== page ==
The main similarity between old-school stalking and the online version is that no matter what, we have been negatively affected. Whether it is just a brief inconvenience, or something so ugly that it makes us feel sick, our lives have been touched by something bad and it takes a little time to recover and move on. It’s good to share the experience, as Patti did, so we do not feel alone.

Because of my past experiences, I do not use my real name in my blog. I also do not post pictures of myself here. I like to be able to chat freely about things that interest me without wondering if so-and-so is suddenly going to show up in my comments. I guess I just feel more comfortable having a degree of separation between the real me and the online me.

If someone’s intent on finding me, they can certainly do it, but that’s true of everyone these days. I learned from a quick Google search that anyone can get my personal information including credit report and criminal record (that must be exciting!) for $49.95 or less.

I would like to ask you, dear readers, who I believe are mostly female, what is your opinion on dealing with stalkers? How would you have responded to some of the scenarios I’ve described here? And what experiences have you had with unwanted attention either in person or online?



  1. I'm so sorry you've experienced this. I haven't experienced stalking of any kind, ever, but still so many of your comments resonated with me. I definitely experienced bullying and I also struggle with the assertiveness issue (I'm quite sure I projected weakness when I was bullied). But for me it's just never taken this particular direction. If we could figure out why, would we have some meaningful insight into the nature of stalking and what causes it? For example, I'm tall and not exactly slight of build. Could it be that simple? Are creepers just not drawn to my particular type? Have I just been lucky? Is it because I'm usually around other people rather than on my own? I have no answers. But it's absolutely something that should never happen and that you didn't deserve.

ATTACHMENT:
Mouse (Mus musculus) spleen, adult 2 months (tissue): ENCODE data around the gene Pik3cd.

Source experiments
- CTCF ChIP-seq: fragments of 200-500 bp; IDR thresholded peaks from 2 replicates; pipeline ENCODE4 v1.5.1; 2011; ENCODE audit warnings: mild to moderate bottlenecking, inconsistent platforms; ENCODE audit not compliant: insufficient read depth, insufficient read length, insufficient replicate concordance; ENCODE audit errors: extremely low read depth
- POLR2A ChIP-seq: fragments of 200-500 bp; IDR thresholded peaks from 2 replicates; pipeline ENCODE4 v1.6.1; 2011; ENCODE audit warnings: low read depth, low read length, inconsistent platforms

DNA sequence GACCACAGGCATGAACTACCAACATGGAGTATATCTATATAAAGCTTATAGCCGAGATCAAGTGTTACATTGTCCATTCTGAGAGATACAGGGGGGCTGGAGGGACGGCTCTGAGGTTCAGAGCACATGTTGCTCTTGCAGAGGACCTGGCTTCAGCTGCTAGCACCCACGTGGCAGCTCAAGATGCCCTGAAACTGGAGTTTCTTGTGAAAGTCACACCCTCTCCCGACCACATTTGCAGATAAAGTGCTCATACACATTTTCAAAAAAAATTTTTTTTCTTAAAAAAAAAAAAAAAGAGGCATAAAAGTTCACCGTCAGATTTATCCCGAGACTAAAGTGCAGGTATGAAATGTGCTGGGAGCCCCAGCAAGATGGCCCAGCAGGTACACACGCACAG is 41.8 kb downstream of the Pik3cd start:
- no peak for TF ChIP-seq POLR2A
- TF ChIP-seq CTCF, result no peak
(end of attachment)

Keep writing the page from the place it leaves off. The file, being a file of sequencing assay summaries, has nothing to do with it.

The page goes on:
2. Anne, thank you for your comments and excellent questions. We may not come up with the ultimate answer, but it is almost impossible not to wonder and theorize about such things.
    And I thank you for your kind support as well. :)

  3. This post has had me thinking for two days now! Very thought provoking.
    I am sorry to hear about the troubles you have had. As someone who has been there, I know well how it impacts your life.
    I respect your decision not to share your name and images on your blog, and am intrigued by it as well. I would be interested to hear if it presents any challenges as your blog grows.
    I have a blog stalker right now, though (knock on wood!) it's been a few days since I've had a comment. It is probably my ex, as the only post I have had comments on is the one I wrote about our marriage. I've actually had quite a detailed exchange about it in the Facebook page of my blog class, and that has been pretty helpful.
    That said, I don't regret my decision to blog as myself, because it's the best fit for the voice, purpose and direction of my blog. I would always advise to choose on the side of caution, though! You can share more along the journey, but it's impossible to take it back once it's out there.
    I could write a book on my thoughts about this post; great share!
    xo, Anita

  4. Thank you Anita, I always appreciate your insightful comments. It occurs to me now, of course, *after* I've posted on the topic, that my decision to use a pseudonym for my writing actually preceded the blog by several years. I had forgotten until you mentioned the "voice" of your blog. I used an alternate name to free my writer's voice from my own established persona. Now I'm so used to it I don't even think of it as separate anymore!
    And since you mention it, knowing the little I do about your experiences, I think you SHOULD write a book!